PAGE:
The Securities and Exchange Commission (SEC) proposed a package of rule changes designed to enhance the risk management responsibilities and resilience of covered clearing agencies.
The proposal, announced Wednesday, seeks to amend existing rules regarding intraday margin and use of sources of information in a covered clearing agency’s risk-based margin system. If approved, the proposal would also establish new requirements for the contents of a covered clearing agency’s recovery and wind-down plans (RWPs).
“Today’s proposal would help ensure the continuity of clearing services during times of significant stress,” said SEC Chair Gary Gensler in a press release. “Well-regulated and well-managed clearinghouses help lower risk for the public.”
The comment period on the proposal will remain open for at least 60 days.
The new requirements put forward in the proposal specify nine elements a covered clearing agency would be mandated to include in its RWPs. The elements, as described in an SEC fact sheet, include:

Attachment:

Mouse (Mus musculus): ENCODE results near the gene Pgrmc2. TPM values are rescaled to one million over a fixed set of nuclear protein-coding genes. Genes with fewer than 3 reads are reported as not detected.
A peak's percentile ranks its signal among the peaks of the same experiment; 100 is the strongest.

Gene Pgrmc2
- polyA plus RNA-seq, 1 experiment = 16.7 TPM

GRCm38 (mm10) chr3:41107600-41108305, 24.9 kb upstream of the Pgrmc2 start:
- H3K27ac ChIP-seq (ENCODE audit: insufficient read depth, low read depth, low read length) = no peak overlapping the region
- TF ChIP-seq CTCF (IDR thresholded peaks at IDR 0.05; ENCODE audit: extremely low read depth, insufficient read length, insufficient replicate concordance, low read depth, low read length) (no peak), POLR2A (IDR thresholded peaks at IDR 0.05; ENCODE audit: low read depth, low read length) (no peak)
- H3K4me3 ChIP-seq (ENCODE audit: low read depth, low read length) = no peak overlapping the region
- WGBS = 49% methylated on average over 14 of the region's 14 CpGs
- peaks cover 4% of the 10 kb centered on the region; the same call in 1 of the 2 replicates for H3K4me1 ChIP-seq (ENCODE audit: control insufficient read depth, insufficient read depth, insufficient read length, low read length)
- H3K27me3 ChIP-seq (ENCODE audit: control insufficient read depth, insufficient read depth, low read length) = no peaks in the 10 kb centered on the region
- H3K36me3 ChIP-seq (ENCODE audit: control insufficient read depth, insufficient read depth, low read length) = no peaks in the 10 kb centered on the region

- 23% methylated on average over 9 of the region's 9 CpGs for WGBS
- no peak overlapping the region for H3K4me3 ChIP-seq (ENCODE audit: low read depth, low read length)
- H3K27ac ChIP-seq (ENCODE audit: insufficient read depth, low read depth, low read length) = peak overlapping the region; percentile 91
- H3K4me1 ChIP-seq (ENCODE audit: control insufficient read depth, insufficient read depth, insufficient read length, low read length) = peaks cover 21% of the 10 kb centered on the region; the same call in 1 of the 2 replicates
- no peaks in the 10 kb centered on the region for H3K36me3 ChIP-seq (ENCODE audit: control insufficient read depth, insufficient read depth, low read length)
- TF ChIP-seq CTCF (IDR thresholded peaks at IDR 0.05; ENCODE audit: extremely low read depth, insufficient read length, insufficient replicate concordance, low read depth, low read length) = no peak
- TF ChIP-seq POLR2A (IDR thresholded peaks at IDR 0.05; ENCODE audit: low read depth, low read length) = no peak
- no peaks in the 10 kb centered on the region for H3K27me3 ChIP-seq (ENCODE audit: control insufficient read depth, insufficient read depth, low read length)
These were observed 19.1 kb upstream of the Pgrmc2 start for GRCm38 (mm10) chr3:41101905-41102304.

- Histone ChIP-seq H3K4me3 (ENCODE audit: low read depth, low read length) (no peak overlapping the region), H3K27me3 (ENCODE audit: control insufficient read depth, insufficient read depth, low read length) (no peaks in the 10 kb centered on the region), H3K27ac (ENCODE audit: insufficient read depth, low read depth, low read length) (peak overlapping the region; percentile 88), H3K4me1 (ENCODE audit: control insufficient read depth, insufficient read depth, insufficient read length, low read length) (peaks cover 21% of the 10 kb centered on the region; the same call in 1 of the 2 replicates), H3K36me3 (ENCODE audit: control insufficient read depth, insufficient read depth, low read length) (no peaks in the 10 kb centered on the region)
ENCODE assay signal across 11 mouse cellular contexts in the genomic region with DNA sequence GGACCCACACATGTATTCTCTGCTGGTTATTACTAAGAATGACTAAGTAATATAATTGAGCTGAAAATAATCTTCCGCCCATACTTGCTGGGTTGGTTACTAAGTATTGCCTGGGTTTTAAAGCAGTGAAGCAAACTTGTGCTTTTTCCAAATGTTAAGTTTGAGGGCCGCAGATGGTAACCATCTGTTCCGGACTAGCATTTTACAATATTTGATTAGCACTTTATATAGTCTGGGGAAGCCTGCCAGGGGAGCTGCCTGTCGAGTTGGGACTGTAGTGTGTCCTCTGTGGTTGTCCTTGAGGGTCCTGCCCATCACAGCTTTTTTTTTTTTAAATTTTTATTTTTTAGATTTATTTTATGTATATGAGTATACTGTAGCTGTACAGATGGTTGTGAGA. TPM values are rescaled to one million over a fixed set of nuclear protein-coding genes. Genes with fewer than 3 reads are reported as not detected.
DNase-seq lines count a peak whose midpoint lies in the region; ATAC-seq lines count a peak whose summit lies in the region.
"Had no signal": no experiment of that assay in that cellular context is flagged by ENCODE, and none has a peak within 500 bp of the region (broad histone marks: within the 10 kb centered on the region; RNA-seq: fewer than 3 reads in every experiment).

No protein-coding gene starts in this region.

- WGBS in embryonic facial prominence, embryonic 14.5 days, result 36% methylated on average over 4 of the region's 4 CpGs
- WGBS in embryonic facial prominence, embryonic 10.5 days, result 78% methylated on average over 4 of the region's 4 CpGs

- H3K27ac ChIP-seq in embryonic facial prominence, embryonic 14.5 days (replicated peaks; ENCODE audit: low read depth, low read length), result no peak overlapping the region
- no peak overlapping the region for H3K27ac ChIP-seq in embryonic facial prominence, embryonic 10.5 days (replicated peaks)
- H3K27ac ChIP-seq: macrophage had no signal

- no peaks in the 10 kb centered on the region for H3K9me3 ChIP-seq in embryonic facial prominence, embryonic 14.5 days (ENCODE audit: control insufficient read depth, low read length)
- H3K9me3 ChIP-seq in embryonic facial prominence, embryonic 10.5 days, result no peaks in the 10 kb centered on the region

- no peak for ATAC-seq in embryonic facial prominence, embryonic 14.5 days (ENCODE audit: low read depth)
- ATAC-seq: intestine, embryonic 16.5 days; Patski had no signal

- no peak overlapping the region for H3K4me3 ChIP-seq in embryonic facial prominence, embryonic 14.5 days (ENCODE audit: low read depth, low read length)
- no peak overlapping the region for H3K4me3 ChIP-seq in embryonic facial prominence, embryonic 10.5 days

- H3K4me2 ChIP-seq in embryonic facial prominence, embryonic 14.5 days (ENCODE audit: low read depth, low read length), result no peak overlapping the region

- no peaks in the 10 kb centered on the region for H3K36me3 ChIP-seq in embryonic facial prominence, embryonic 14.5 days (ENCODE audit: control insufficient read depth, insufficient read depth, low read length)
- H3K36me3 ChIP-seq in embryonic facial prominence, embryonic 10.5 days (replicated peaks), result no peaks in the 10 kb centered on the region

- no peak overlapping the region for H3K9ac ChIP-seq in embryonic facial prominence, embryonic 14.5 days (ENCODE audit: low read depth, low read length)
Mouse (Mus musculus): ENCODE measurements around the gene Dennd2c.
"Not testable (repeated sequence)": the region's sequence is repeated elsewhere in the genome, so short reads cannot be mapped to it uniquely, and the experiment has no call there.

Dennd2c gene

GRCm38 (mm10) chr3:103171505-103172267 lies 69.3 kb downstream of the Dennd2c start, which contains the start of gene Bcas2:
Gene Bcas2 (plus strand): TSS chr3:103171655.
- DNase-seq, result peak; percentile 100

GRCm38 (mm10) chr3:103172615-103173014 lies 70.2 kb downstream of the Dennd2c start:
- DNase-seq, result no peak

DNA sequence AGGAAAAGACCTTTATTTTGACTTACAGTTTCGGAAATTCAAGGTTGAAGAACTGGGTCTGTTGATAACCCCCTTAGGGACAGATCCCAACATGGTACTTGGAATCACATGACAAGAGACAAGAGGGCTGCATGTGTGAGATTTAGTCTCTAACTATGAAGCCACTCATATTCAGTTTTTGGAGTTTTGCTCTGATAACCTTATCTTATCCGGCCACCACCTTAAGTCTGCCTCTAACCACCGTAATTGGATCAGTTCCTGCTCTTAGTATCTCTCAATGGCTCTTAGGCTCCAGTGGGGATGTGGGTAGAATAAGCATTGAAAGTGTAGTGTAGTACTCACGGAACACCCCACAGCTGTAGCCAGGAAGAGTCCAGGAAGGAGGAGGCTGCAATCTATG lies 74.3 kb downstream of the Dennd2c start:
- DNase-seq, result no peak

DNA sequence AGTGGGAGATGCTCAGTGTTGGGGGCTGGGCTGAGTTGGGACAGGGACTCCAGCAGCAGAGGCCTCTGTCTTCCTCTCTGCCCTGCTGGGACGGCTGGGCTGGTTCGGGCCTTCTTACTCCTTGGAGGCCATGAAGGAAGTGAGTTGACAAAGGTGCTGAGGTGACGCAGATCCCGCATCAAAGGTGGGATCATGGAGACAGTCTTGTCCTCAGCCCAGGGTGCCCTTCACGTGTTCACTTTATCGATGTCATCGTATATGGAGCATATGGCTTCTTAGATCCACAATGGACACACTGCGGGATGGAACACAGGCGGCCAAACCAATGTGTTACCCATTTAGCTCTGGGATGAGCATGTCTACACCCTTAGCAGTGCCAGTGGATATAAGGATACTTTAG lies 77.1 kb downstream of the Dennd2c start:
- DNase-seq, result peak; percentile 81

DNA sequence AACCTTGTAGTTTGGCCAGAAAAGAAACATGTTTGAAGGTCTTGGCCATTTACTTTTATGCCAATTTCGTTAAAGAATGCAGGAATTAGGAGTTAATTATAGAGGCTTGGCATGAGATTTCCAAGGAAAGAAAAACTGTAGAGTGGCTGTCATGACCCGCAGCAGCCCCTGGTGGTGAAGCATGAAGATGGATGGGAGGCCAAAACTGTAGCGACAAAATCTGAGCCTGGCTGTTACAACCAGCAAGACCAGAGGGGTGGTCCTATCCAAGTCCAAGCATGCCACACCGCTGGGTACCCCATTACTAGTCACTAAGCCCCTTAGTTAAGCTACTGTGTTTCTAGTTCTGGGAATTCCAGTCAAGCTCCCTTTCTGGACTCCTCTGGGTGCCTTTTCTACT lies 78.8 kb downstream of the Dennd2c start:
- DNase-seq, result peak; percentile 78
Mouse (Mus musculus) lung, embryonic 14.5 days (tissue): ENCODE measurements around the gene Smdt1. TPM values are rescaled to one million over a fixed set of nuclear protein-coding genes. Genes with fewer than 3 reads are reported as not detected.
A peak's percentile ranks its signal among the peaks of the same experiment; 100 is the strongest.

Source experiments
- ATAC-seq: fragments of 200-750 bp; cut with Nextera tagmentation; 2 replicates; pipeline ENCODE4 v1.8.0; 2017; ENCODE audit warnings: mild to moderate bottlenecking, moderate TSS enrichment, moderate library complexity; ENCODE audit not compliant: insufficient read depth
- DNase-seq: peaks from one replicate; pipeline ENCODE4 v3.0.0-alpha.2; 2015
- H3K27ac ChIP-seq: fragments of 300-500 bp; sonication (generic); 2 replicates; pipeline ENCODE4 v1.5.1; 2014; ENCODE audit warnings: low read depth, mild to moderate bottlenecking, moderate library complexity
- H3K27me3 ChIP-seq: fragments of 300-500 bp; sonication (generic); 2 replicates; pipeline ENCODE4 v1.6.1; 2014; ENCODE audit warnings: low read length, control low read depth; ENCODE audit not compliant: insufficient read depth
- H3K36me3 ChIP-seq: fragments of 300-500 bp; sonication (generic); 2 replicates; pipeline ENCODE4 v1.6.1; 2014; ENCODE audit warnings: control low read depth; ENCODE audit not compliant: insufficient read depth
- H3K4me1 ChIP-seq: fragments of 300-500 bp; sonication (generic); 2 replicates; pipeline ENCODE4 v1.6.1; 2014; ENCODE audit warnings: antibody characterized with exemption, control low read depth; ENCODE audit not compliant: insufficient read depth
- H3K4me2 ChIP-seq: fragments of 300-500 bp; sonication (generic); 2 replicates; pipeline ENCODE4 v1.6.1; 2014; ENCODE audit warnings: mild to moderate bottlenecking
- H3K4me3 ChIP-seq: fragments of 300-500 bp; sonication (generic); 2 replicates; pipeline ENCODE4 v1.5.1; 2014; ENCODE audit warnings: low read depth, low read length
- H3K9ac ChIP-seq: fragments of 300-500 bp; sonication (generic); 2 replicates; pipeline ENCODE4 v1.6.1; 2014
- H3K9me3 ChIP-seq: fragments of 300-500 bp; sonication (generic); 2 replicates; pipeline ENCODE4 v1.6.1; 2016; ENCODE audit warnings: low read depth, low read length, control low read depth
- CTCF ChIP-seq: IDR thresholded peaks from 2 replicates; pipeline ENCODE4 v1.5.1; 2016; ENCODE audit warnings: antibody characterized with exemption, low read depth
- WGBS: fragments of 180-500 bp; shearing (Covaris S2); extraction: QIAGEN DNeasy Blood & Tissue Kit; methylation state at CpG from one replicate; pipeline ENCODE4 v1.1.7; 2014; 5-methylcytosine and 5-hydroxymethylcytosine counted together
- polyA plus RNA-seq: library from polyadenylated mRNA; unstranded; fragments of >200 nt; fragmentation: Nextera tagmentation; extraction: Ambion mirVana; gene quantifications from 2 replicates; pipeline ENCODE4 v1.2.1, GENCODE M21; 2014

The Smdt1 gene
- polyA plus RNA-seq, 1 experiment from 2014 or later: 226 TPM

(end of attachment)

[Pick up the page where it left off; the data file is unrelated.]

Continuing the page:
- Identifying and describing critical payment, clearing, and settlement services and addressing how the firm would continue to provide such services in the event of recovery and during a wind-down;
- Identifying and describing service providers upon which the agency relies;
- Identifying and describing scenarios that might prevent the agency from being able to provide critical services;
- Identifying and describing criteria that could trigger the implementation of RWPs;
- Identifying and describing the rules, policies, procedures, and other tools the agency would use in a recovery or wind-down;
- Addressing how the identified rules, policies, procedures, and other tools would ensure timely implementation of RWPs;
- Establishing procedures to alert the SEC when an agency considers initiating a recovery or wind-down;
- Annual testing of the agency’s ability to implement RWPs; and
- Review of RWPs by the board of directors at least annually or following material changes that affect a plan’s viability or execution.
The amendments in the package seek to require covered clearing agencies have policies and procedures to establish a risk-based margin system that monitors intraday exposure on an ongoing basis and addresses the use of substantive inputs to the system when such inputs are not readily available or reliable.
In a rare development, all five of the SEC’s commissioners supported the proposal.